"We don't get into a lot of, 'It's you against you, or you got to take him and you got to shut him down,'" Ryan said. "We don't do that because our defense is predicated on help. We always want to get five guys guarding three guys. That is our goal all the time. Learned that at a night clinic in Valley Forge, Pa., in the early '70s, and it still works."

Who to watch: Other than the point guards? There are a couple of bigs of note. For Wisconsin, it's Leuer, who leads the Badgers with 18.6 points and 7.3 rebounds per game. He'll be matched with Curtis Kelly, who averages 10.3 points and 5.3 rebounds.

Why to watch: It's another interesting contrast of styles, with the Wildcats hoping for a fast-paced frenzy, and the Badgers preferring the half-court game. Both will try to impose their will on the other. The Badgers turned the ball over only 229 times this season versus 479 from Kansas State. And the Badgers are better at the free throw line, leading the nation with an .827 percentage versus .647 for the Wildcats. Of course, the Wildcats hit 86 percent of their free throws in their win over Utah State.

What they're saying:

Taylor on hearing that K-State will try to speed things up: "I think we have to do exactly what they're trying to do, play at our own pace. Play at the pace that we're comfortable with."

Leuer on Curtis Kelly and Jamar Samuels: "From what I've seen, they can do a lot. They're both very active and long and athletic. They have good touch around the basket. They're physical. And we're going to have to do our best to try to limit their touches and not let them get into a rhythm. And the more we can keep the ball out of there and not let them get deep post position... that's what you want to do against anybody, not let them get deep post position. But those guys, especially because they're going to make it hurt if they get it down there."

Ryan on Kansas State's physical offensive rebounding: "Well, contact's a good thing. You got to enjoy contact, physically to block people out. We're not going to outjump them. I don't think lengthwise we're going to be any longer than them. So you just got to do what you do every day in practice. Require guys to put a body on somebody. Don't let somebody get an angle. And be willing to dig in. I'm sure the other teams that play against them have said that, too. Then you got to go out and do it."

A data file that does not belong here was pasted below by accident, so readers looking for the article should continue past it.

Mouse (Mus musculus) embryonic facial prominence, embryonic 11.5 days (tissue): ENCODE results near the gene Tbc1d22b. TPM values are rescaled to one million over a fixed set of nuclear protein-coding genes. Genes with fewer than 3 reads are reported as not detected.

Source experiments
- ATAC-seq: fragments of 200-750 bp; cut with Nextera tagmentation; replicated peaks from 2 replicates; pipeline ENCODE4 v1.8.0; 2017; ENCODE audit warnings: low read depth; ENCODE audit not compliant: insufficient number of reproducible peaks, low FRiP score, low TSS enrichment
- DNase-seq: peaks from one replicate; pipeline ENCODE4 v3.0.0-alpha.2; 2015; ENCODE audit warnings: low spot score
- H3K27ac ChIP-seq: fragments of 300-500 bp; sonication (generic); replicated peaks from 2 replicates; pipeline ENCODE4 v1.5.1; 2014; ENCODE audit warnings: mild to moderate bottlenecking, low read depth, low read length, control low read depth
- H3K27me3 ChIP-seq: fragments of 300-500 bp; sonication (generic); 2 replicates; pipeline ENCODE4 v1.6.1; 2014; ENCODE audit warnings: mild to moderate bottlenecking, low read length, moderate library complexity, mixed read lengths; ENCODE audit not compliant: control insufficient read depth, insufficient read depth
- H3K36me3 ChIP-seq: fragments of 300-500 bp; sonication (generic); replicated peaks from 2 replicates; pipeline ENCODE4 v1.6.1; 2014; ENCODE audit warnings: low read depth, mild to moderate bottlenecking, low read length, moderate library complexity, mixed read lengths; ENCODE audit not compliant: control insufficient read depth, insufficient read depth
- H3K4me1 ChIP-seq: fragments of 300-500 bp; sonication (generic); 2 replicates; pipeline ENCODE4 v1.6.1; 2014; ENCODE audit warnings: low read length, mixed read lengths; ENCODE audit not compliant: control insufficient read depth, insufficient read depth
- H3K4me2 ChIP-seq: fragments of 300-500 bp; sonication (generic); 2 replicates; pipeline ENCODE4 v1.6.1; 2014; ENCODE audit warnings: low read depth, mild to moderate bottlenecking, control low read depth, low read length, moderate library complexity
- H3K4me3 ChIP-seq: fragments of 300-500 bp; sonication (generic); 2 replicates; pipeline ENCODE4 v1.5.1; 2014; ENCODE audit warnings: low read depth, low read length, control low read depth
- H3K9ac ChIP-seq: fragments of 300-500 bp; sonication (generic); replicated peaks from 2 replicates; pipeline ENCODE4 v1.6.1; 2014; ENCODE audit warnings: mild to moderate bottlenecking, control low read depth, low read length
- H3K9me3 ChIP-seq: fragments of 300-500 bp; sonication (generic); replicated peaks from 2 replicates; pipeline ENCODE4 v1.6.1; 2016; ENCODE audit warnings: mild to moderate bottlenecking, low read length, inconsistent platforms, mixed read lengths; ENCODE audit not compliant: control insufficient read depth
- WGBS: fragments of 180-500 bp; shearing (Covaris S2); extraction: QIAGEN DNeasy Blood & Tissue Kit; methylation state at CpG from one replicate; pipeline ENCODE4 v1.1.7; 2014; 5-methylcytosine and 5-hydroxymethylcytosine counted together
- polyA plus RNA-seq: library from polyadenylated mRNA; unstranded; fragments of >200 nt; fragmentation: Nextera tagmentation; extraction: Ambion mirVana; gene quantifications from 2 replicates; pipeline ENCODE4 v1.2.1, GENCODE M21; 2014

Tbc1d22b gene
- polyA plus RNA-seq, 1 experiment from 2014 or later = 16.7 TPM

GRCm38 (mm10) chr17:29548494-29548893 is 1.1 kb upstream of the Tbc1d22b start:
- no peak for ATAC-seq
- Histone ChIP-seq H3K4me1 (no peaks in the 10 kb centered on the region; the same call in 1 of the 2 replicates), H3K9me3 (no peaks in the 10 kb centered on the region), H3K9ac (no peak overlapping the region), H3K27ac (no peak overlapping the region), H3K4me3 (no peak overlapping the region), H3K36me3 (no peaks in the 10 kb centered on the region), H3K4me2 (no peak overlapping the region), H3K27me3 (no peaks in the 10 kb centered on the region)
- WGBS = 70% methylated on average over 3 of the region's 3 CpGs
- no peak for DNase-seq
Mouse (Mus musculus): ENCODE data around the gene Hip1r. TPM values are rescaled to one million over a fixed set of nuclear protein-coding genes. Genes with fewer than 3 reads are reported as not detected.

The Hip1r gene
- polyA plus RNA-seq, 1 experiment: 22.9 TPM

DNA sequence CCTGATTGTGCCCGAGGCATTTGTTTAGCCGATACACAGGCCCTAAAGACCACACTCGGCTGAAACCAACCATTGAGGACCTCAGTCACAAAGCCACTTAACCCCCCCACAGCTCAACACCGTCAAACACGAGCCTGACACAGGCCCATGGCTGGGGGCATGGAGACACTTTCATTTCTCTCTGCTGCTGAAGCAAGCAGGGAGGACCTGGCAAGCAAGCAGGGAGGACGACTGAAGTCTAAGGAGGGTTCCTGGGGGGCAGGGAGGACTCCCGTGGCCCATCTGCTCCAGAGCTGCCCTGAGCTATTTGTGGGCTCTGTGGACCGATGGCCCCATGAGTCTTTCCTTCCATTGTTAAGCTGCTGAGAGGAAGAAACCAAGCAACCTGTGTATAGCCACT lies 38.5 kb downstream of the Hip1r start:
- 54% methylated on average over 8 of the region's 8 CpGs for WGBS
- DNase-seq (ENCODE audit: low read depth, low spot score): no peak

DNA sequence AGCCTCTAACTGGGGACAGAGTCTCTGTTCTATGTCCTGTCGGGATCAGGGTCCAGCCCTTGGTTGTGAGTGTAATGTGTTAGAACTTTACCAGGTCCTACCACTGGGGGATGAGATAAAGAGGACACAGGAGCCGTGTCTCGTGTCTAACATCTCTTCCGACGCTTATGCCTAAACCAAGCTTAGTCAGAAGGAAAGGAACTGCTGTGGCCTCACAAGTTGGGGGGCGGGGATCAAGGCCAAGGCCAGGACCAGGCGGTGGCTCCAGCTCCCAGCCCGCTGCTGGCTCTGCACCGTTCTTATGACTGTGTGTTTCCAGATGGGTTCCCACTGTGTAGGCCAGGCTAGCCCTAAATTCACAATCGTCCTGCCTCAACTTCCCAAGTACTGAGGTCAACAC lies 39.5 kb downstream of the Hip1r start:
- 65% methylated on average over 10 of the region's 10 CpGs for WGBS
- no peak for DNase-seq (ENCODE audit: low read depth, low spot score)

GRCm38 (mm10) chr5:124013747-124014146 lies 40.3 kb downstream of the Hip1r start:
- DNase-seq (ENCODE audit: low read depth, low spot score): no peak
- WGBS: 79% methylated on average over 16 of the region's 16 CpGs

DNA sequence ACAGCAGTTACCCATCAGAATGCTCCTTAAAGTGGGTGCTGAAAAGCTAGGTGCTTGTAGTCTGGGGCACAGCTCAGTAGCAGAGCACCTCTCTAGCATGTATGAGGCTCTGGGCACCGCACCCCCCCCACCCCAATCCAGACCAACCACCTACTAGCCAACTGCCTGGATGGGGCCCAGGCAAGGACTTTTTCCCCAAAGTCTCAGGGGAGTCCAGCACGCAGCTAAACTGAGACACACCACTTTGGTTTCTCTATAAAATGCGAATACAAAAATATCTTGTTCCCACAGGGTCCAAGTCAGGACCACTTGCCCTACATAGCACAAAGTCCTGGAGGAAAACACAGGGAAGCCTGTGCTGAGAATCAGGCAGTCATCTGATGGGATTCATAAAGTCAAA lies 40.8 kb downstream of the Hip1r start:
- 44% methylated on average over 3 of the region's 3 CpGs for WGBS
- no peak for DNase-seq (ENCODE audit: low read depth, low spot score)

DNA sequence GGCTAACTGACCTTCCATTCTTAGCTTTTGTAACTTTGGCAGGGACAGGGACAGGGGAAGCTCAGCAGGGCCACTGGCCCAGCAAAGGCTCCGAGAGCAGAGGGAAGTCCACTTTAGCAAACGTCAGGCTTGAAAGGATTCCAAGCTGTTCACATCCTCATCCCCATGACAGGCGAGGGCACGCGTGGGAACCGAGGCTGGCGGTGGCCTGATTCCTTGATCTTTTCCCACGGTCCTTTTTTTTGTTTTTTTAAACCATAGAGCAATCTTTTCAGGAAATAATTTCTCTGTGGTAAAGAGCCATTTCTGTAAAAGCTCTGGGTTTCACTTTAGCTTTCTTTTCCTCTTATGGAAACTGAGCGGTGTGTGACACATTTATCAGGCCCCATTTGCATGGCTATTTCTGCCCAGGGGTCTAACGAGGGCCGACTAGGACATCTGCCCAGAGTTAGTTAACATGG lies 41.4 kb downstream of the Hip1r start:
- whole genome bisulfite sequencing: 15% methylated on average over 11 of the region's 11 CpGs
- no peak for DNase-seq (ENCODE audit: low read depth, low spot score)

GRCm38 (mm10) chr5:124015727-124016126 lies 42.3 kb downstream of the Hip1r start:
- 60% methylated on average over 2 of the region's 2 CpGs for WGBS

Pullen on the KSU scoring record: "When I'm done playing basketball at Kansas State and I get a chance to actually sit down and look back, I think it will mean a lot then and I'll really cherish it more. But right now I don't want to jinx myself and I don't want to know how close I am because that is the wrong focus."

Martin on narrowing his player rotation: "My job is to help our team win. And if guys don't deserve to play, it's not charity. You know, they better practice well or they're not going to wear a uniform."

Martin on his team: "Our kids acted this season like I wish our society would act. That means that when things get hard, they don't pass blame. They don't run away from it. They don't roll their eyes. They don't quit. Which is a great word in today's society, 'quit.' Contrary, our guys handle stuff with loyalty, with honesty, with commitment. Those are the words I grew up on. And, unfortunately, our society's turned some in today's day and age. I'm just happy our kids didn't pay attention to society and they stuck to the values that I believe in."